12.23.2009 The Securities and Exchange Commission (SEC) adopted, as final, Rule 206(3)-3T under the Investment Advisers Act of 1940 (Advisers Act), the interim final temporary rule that establishes an alternative means for investment advisers who are registered with the SEC as broker-dealers to meet the requirements of § 206(3) of the Advisers Act when they act in a principal capacity in transactions with certain of their advisory clients. As adopted, the only change to the rule is the expiration date. Rule 206(3)-3T will sunset on December 31, 2010. Rule 206(3)-3T was set to expire on December 31, 2009, approximately 27 months after its adoption.

The purpose of the rule was to permit broker-dealers to sell to their advisory clients, in the wake of Financial Planning Association v. SEC, certain securities held in the proprietary accounts of their firms that might not be available on an agency basis—or might be available on an agency basis only on less attractive terms—while protecting clients from conflicts of interest as a result of such transactions. Rule 206(3)-3T permits an adviser, with respect to non-discretionary advisory accounts, to comply with § 206(3) of the Advisers Act by, among other things, meeting the following conditions:

  1. Providing written, prospective disclosure regarding the conflicts arising from principal trades;
  2. Obtaining written, revocable consent from the client prospectively authorizing the adviser to enter into principal transactions;
  3. Making certain disclosures, either orally or in writing, and obtaining the client’s consent before each principal transaction;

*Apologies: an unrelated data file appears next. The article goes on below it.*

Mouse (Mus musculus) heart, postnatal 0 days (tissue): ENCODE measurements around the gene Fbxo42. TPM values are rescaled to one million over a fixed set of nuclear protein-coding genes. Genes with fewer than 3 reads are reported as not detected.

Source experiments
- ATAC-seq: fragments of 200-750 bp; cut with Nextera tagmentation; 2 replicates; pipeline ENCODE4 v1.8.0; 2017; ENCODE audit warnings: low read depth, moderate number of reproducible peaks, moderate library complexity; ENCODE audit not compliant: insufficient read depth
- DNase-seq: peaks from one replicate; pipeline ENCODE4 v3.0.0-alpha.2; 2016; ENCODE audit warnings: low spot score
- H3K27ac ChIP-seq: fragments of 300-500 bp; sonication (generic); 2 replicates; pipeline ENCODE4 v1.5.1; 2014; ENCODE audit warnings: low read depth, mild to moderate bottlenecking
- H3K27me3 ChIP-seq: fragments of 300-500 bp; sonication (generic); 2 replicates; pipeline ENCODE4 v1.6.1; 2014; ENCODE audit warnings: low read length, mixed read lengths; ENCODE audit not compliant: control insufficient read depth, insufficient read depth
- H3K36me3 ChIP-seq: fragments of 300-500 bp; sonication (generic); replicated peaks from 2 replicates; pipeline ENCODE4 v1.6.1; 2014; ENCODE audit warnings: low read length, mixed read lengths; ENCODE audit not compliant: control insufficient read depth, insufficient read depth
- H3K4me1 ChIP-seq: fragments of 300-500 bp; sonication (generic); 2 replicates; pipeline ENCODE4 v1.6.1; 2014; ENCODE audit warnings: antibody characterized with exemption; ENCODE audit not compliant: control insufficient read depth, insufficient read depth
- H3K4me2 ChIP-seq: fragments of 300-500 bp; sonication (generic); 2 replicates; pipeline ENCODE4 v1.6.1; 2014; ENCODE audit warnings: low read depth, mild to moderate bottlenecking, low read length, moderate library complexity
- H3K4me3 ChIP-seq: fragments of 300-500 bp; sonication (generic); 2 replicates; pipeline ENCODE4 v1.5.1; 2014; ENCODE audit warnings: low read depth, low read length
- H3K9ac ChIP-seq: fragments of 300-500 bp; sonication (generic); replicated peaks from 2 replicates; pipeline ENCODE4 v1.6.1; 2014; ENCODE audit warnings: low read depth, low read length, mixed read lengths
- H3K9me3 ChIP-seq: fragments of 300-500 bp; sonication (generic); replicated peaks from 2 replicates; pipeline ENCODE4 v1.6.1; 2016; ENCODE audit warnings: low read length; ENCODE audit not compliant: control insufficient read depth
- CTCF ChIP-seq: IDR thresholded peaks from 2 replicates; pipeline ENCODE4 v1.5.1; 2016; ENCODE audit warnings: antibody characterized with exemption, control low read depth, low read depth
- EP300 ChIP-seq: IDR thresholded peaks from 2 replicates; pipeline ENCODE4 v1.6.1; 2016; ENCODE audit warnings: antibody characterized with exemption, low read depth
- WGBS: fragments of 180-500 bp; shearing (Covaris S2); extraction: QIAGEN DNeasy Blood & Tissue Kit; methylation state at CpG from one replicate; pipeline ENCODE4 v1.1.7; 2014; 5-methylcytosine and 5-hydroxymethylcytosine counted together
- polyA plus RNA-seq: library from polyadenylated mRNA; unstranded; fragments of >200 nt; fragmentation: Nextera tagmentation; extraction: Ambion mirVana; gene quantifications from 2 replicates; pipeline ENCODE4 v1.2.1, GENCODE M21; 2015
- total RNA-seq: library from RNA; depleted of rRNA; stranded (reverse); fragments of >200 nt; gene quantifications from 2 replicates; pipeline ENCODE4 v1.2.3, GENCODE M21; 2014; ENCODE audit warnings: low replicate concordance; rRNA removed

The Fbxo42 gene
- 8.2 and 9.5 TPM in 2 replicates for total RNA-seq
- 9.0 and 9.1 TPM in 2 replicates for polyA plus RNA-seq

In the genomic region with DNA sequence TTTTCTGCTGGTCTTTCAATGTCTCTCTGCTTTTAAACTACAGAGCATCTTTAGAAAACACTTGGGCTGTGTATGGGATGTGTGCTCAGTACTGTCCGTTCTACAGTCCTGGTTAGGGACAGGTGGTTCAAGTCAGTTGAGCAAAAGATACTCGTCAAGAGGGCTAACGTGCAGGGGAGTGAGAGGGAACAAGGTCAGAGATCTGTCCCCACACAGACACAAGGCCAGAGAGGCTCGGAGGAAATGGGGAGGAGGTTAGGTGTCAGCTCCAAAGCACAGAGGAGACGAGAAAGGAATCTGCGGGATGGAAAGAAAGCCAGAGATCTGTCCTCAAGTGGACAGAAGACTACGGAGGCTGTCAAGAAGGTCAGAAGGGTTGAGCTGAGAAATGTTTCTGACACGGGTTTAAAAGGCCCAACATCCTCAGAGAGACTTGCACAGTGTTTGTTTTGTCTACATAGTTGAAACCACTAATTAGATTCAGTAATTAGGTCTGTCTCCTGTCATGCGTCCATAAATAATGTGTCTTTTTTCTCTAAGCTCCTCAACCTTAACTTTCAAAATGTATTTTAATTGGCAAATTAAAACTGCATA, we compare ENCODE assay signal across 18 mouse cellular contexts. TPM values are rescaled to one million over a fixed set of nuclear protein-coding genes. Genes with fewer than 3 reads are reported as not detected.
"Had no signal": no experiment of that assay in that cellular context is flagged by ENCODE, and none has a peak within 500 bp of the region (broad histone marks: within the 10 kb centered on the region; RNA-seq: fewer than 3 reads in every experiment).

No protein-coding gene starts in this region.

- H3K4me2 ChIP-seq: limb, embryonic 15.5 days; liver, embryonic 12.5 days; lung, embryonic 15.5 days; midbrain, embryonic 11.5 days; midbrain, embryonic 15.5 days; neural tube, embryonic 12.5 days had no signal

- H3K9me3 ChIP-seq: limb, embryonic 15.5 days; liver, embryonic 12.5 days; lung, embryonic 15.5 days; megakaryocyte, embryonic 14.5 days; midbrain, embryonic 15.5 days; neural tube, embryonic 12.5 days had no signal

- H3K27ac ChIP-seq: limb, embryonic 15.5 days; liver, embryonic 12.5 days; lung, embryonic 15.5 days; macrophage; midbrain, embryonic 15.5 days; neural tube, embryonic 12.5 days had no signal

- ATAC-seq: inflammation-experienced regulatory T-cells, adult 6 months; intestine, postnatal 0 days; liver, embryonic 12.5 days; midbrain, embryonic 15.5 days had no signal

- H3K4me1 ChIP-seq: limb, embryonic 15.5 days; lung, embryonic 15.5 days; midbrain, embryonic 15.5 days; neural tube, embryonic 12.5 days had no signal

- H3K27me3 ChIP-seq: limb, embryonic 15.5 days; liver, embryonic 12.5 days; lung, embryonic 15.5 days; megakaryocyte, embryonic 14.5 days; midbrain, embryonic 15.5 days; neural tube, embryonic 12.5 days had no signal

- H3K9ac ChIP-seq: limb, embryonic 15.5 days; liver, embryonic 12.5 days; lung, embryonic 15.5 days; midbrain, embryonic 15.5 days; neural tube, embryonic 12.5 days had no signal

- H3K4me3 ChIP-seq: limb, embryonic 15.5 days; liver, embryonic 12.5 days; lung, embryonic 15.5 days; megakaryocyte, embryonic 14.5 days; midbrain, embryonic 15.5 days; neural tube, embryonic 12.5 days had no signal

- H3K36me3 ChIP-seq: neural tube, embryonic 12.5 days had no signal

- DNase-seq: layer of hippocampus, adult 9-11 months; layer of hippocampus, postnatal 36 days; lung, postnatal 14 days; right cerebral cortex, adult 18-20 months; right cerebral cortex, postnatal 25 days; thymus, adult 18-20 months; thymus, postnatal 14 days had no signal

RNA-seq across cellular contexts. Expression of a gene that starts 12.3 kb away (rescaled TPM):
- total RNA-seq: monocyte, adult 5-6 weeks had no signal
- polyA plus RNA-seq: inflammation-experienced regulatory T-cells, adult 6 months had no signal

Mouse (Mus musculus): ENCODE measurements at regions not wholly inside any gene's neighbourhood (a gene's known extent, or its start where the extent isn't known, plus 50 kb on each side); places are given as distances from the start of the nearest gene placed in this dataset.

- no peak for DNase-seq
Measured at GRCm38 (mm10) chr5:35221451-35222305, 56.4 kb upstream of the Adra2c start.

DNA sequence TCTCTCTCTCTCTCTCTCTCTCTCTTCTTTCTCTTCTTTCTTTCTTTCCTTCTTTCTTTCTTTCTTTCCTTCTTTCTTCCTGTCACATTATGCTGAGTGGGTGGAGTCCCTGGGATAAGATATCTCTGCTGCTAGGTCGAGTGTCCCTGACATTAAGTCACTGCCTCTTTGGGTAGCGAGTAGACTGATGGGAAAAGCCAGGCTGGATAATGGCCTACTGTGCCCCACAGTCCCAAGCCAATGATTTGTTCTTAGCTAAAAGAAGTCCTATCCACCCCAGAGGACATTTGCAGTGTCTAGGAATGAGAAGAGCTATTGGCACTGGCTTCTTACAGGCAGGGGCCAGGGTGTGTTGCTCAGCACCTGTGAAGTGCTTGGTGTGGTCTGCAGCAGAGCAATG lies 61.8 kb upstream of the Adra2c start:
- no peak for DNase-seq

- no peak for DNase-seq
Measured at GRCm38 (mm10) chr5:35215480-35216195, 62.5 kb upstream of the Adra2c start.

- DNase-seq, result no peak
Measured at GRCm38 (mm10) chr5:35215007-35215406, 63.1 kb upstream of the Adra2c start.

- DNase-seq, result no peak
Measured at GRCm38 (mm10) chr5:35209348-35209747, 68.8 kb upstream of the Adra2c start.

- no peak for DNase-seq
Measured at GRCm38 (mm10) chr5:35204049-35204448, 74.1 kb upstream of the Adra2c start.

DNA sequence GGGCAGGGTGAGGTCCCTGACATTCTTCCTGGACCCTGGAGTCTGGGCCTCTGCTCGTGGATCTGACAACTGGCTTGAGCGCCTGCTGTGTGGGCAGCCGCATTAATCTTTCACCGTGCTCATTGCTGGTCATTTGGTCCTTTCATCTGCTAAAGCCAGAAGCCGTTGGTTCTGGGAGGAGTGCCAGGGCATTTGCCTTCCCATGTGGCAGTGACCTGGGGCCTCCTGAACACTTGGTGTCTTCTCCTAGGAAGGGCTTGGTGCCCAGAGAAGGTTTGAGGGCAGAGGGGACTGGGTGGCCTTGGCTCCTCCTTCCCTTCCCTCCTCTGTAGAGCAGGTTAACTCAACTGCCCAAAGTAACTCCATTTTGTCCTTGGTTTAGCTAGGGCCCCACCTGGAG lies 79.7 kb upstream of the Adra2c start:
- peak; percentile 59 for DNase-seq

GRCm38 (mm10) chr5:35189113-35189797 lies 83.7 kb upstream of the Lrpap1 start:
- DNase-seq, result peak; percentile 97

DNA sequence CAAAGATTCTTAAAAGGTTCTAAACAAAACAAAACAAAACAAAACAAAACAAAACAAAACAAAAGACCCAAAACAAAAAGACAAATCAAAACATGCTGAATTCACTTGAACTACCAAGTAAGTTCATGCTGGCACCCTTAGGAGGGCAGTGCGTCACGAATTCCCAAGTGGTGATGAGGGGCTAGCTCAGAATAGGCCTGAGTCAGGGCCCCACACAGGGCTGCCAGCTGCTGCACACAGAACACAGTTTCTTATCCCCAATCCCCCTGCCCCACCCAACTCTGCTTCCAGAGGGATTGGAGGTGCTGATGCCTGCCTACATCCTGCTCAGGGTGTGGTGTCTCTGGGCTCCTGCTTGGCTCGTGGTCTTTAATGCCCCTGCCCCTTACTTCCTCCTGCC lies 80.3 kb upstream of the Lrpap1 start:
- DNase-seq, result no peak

4. Sending to the client confirmation statements disclosing the capacity in which the adviser has acted and disclosing that the adviser informed the client that it may act in a principal capacity and that the client authorized the transaction; and
  5. Delivering to the client an annual report itemizing the principal transactions made during the year.

The rule also requires that the investment adviser be registered as a broker-dealer under § 15 of the Securities Exchange Act of 1934 (Exchange Act) and that each account for which the adviser relies on the rule be a brokerage account subject to the Exchange Act, and the rules thereunder, and the rules of the self-regulatory organization(s) of which it is a member. The rule is not available for principal trades of securities if the investment adviser or a person who controls, is controlled by, or is under common control with the adviser is the issuer or is an underwriter of the security. The rule includes one exception—an adviser may rely on the rule for trades in which the adviser or a control person is an underwriter of non-convertible investment-grade debt securities.

Rule 206(3)-3T(b) clarifies that the rule does not relieve in any way an investment adviser from its obligation to act in the best interests of each of its advisory clients, including fulfilling the duty with respect to the best price and execution for a particular transaction for the advisory client.

Click http://www.sec.gov/rules/final/2009/ia-2965.pdf to access the adopting release.